There has been a lot of talk about the impact of social media and the online world on brands. The typical patter goes something like this:
“The conversation is no longer one-way, with marketers sending messages to consumers. Now the consumer owns the brand and can say what he/she wants. Now it’s truly a two-way conversation and that changes everything.”
All true. But many reactionaries take this to mean that the brand strategy needs to be more fluid and less defined because of this new reality. Here, we disagree. Just because a brand is now in a conversation and cannot control both sides of the dialogue, does not mean that it need not know it’s own voice as well. On the contrary, we find that is more important than ever to deeply understand your Strategic Point of View and the implications for your voice in these conversations.
Just because you are in a conversation, it doesn’t mean that you can abdicate defining your own voice. Brands have always lived in the minds of consumers and employees. Now they can tell you exactly what they think at any point in time. And that is incredibly valuable. But, at the end of the day, it’s also important to focus on what you want people to believe about your brand’s reputation at the end of the day and to define your voice in the conversation on that basis.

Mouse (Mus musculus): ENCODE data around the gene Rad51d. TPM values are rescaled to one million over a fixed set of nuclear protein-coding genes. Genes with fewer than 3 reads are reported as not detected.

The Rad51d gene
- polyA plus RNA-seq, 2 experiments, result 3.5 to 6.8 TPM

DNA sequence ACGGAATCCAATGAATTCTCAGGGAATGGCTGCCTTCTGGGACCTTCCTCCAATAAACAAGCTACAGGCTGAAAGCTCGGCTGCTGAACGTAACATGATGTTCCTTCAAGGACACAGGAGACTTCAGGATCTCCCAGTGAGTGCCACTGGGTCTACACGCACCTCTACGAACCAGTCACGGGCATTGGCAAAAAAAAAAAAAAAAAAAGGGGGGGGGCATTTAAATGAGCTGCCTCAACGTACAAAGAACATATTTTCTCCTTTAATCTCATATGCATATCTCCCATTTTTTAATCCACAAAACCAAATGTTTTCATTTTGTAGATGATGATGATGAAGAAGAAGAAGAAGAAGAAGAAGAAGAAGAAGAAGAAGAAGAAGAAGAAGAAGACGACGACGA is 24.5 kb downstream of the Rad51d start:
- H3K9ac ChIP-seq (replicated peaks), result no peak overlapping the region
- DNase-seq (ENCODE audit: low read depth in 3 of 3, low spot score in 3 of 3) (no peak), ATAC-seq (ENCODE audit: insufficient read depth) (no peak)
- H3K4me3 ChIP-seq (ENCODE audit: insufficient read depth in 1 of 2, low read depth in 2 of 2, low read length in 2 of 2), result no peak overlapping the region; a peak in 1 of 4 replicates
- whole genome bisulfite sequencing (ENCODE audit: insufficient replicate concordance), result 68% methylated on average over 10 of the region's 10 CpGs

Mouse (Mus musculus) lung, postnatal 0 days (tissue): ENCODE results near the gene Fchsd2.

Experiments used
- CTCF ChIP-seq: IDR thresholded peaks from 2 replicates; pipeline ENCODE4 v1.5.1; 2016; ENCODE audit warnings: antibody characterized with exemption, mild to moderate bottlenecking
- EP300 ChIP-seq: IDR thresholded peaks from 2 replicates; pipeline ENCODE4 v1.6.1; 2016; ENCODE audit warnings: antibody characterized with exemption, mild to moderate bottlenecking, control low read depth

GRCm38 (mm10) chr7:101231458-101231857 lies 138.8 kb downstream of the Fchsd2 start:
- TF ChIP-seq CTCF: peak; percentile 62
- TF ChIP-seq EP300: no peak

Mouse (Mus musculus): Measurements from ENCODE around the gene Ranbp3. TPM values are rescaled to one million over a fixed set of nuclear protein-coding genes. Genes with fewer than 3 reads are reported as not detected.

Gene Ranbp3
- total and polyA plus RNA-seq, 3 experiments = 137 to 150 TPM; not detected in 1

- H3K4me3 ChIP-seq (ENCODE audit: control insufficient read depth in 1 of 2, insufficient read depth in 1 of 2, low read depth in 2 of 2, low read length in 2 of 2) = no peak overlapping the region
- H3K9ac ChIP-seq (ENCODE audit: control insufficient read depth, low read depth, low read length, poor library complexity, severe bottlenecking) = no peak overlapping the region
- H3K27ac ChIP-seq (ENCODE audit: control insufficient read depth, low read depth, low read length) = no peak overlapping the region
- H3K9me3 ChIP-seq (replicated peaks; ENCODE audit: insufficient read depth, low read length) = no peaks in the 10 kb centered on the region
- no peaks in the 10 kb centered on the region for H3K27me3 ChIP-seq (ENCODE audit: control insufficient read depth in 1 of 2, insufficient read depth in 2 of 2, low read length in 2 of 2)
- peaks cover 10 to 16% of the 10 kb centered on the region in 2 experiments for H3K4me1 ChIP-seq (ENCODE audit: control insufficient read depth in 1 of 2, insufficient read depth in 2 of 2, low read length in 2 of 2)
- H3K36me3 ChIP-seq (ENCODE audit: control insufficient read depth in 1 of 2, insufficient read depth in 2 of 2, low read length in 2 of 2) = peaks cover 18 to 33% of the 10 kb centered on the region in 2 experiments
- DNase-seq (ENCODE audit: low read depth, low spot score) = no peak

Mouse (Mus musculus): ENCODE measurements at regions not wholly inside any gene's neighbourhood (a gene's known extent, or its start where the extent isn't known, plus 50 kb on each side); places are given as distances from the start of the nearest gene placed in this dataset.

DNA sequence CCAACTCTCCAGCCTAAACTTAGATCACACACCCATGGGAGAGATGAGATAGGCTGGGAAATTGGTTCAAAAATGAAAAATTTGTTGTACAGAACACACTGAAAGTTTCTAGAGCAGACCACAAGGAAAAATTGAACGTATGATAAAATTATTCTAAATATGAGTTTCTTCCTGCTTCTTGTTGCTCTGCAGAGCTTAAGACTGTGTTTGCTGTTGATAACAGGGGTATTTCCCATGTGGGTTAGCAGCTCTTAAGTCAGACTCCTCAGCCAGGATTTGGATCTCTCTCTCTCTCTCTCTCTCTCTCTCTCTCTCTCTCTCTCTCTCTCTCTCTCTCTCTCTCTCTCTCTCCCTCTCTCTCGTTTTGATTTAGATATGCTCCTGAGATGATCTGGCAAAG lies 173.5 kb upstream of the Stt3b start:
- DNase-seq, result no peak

To do this, we feel that marketers need to work ever harder to understand their brands in a holistic, anthropomorphic way. We eschew “brand personality” as it’s usually schizophrenic list of traits delivered by a committee. Defining the voice of the brand requires a more internally consistent understanding of the brand. For this, we believe archetypes are more useful. They present a consistent notion around who you are and make it clearer how to respond in a conversation.
There are classic lists of archetypes (the Hero, the Magician, the Lover, etc.) that have been referenced in books like The Hero and The Outlaw but we find that there are other useful archetypes that can be created as original thoughts to drive the brand. The “MOA” or Man of Action archetype that we created for Lee Jeans and Buddy Lee years ago is an example of a clear archetype that was brought to life for the clients and various creative teams by showing a reel of Harrison Ford movie characters over the years. Sometimes, archetypes exist in popular culture that are useful. Is this brand more John Wayne or Cary Grant? More Marilyn Monroe or Katherine Hepburn?
Overall, the new world order is not an excuse to make brands more fuzzy from a strategic perspective, but rather a call to arms to ensure your brand is truly and fully defined in a deeper, more nuanced way than ever before.
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